26. Ensure age-appropriate modules on body image, health and wellbeing, and media literacy are taught in schools

23 and 24 are surely unobjectionable as they are simply urging best practice and not even regulatory. For non-libertarians, 25 seems a pretty common sense measure, aimed at providing people with useful information. 26 is all well and good, but I have to say I question the wisdom of adding to the already long list of things we make teachers cover in schools; I thought we were demanding a bonfire of the curriculum as recently as March this year? Either way, I am sceptical how a lesson one afternoon in school is going to achieve much.

In short, I can’t help but feel this is just scratching the surface of what is a much more complex issue.

Over at Liberal Conspiracy, Unity has just written this:

[The main problem the Green Party faces is] it’s open and democratic approach to policy-making in which any member can put forward a policy, call for vote and get the policy accepted into the party’s manifesto if it prove popular with members too readily militates against evidence-based approaches to policy making, particularly in a party that typically attracts considerably more than its fair share of proponents of pseudoscience.

He’s writing about the Green’s anti-science policies but before we get to smug about their often loony ideas we should pause for thought about how the Lib Dems are often subject to the same forces. I don’t agree with Unity and Martin Robbins that the problem is democratic policy making processes; Labour has torn up its democratic structures but its policies are if anything less evidence-based than the Lib Dems’. But people need to be wary of voting at party conference in favour of “nice things” and demand a more rigorous approach. It is notable that the party’s Federal Policy Committee has failed to demand this itself in this instance. Perhaps this is a good example of how the policy paper model, imposed during the merger period by the SDP wing, doesn’t particularly work very well. Certainly the rules about policy papers having to have specific word limits works against a more evidence-based approach.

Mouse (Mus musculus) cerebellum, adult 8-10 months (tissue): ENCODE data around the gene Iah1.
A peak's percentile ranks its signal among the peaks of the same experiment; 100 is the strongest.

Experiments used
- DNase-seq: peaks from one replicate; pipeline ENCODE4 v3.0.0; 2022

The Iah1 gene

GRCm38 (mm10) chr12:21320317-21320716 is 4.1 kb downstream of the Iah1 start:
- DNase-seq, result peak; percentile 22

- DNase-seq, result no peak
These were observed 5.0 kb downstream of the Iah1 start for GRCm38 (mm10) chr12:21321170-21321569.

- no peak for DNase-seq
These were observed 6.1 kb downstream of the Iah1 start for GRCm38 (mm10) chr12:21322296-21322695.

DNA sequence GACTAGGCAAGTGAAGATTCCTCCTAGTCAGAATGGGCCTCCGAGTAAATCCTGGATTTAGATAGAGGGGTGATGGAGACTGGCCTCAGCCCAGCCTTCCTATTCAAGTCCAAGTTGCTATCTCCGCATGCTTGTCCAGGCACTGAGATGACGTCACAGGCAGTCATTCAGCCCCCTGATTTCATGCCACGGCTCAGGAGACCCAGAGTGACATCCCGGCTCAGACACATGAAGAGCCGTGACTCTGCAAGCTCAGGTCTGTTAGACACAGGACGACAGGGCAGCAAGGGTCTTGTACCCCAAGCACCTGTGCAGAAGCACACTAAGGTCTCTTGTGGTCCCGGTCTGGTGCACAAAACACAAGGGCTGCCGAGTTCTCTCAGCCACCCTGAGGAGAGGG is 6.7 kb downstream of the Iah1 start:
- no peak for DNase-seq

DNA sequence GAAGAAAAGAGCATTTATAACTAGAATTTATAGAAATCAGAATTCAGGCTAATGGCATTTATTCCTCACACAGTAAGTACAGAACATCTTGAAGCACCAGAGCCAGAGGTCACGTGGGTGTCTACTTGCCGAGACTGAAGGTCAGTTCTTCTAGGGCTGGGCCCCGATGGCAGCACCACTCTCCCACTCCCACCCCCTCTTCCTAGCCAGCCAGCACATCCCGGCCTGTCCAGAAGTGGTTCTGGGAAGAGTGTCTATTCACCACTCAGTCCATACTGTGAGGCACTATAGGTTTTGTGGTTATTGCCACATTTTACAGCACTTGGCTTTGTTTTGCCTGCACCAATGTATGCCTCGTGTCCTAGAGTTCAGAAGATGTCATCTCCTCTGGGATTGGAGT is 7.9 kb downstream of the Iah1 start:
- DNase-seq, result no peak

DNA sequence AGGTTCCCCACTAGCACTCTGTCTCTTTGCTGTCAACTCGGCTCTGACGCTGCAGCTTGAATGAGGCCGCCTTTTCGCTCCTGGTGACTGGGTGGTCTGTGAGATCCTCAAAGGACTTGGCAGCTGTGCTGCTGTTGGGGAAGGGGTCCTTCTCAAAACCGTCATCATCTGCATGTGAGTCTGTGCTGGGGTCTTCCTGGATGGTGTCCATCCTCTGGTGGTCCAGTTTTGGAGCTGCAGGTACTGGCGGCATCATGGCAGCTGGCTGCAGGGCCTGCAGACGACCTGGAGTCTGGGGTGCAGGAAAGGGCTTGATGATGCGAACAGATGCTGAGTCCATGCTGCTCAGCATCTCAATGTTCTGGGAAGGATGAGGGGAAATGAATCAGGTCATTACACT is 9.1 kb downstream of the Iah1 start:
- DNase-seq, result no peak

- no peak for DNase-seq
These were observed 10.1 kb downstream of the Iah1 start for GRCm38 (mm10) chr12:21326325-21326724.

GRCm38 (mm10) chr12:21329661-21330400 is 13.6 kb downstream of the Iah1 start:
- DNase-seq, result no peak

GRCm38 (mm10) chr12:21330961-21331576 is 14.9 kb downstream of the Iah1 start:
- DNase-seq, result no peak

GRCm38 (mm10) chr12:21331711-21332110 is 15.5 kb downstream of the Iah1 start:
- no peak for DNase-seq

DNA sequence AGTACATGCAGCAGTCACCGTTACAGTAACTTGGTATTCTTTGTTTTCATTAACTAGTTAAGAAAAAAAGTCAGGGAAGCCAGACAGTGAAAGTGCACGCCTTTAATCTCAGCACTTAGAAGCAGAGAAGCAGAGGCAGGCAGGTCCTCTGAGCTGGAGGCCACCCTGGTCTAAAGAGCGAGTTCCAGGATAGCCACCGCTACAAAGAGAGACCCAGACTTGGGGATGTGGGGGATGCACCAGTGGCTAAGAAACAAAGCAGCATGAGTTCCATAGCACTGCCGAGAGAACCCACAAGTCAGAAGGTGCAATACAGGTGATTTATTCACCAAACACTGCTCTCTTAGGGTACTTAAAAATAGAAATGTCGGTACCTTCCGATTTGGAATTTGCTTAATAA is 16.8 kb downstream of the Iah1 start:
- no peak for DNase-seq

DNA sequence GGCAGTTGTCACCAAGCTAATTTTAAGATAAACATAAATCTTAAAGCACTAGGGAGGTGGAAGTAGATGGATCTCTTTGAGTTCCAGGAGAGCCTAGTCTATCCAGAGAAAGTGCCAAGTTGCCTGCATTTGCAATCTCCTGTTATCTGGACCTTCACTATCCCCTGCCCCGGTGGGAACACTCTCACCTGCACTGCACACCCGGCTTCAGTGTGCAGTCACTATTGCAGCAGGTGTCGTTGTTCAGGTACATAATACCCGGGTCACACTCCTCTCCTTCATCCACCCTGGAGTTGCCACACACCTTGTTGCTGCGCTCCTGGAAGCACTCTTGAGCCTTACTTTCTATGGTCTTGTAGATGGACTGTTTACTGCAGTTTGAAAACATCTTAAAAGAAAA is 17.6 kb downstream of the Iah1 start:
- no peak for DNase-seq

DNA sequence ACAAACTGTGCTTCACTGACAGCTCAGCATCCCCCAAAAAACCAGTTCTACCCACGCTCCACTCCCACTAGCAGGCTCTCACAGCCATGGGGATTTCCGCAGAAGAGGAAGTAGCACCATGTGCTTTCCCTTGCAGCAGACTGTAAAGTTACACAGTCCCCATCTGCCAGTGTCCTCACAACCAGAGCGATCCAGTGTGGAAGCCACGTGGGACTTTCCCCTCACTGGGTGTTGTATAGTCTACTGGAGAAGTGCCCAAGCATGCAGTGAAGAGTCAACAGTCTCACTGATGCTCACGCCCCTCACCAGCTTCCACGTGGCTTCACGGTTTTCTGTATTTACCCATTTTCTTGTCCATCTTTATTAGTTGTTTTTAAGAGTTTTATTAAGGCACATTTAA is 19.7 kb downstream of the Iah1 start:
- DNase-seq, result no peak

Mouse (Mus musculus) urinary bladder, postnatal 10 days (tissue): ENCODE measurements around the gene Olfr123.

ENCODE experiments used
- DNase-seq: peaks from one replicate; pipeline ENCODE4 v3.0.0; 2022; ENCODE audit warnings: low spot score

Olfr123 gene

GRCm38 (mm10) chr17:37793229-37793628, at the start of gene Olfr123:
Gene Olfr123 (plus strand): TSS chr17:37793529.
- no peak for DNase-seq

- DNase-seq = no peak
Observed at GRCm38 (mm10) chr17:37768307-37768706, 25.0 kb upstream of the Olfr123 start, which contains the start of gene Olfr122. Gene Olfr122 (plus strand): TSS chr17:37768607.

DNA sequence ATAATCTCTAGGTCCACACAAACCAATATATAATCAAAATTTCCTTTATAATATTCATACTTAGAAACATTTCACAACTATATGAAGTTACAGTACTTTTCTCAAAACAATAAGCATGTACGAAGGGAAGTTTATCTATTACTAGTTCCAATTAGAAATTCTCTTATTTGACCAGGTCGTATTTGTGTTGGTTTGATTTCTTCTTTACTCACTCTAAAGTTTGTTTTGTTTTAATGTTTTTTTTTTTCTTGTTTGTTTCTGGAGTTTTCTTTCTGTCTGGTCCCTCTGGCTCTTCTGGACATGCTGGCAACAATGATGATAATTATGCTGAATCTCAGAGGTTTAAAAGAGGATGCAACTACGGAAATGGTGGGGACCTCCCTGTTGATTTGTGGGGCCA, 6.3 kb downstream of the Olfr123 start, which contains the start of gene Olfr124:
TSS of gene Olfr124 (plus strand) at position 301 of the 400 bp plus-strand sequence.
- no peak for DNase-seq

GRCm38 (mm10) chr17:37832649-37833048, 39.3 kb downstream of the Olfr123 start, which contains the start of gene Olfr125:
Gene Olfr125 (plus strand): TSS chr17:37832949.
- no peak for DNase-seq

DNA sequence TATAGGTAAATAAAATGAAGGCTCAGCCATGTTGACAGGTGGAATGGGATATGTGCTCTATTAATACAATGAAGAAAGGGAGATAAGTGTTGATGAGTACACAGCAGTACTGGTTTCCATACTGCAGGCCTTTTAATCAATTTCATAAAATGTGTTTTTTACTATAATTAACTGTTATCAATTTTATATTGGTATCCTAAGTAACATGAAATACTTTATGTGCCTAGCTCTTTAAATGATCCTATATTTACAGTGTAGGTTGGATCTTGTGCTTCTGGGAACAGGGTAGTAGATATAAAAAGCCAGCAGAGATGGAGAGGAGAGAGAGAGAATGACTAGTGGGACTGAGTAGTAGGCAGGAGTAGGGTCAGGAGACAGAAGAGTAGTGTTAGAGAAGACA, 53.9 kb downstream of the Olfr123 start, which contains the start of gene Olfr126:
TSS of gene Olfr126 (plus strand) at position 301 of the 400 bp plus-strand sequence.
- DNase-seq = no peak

How dominant is the “blokeosphere”?

Rowenna Davis writes about her experience as guest editor on Labour List on Comment is Free. What interests me about this experience is that while I think the so-called “blokeosphere” is out there, it isn’t universal across political blogs and, as a “bloke” bores me to tears as well. A few observations: